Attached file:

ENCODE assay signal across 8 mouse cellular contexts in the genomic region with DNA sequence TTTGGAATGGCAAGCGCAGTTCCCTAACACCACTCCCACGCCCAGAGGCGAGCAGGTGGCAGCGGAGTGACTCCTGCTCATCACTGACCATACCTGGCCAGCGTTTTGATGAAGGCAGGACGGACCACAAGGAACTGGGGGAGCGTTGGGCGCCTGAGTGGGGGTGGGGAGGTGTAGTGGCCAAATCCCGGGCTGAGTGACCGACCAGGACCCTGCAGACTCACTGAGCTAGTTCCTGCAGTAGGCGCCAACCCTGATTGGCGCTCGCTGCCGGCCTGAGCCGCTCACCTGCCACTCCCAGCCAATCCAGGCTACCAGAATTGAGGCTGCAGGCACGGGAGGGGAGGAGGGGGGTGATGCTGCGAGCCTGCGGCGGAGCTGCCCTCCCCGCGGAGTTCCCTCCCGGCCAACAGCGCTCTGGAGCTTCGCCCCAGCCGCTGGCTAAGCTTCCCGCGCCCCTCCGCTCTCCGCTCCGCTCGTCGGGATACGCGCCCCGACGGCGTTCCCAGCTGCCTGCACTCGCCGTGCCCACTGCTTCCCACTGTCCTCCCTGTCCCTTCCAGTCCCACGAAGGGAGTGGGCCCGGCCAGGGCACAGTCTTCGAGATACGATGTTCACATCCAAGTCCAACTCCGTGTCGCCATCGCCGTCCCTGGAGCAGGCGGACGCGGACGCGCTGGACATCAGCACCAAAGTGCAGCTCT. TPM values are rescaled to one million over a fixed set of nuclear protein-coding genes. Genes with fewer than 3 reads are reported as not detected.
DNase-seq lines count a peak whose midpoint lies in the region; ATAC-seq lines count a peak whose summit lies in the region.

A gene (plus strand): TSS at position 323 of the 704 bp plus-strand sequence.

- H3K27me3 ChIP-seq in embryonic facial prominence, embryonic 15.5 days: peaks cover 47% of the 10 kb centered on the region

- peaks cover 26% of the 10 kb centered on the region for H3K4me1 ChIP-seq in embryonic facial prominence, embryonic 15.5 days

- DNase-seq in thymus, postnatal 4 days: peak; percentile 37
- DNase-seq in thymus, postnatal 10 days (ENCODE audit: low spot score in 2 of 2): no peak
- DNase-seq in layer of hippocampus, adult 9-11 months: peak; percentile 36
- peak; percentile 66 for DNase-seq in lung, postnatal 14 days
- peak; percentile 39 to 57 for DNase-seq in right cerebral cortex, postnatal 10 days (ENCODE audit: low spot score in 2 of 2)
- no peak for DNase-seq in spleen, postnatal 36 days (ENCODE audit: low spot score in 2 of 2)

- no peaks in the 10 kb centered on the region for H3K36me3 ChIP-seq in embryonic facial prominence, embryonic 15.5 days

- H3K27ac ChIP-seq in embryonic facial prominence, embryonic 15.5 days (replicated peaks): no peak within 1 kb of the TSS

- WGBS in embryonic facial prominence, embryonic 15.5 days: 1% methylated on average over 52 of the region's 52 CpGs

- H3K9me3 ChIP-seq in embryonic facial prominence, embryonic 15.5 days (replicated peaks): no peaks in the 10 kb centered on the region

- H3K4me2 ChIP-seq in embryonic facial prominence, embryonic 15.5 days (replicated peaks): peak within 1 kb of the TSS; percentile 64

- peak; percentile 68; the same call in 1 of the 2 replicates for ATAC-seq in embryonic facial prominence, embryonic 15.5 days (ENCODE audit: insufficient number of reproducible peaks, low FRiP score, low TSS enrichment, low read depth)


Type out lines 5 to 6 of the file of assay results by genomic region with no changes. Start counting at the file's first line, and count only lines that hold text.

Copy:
- peaks cover 26% of the 10 kb centered on the region for H3K4me1 ChIP-seq in embryonic facial prominence, embryonic 15.5 days

- DNase-seq in thymus, postnatal 4 days: peak; percentile 37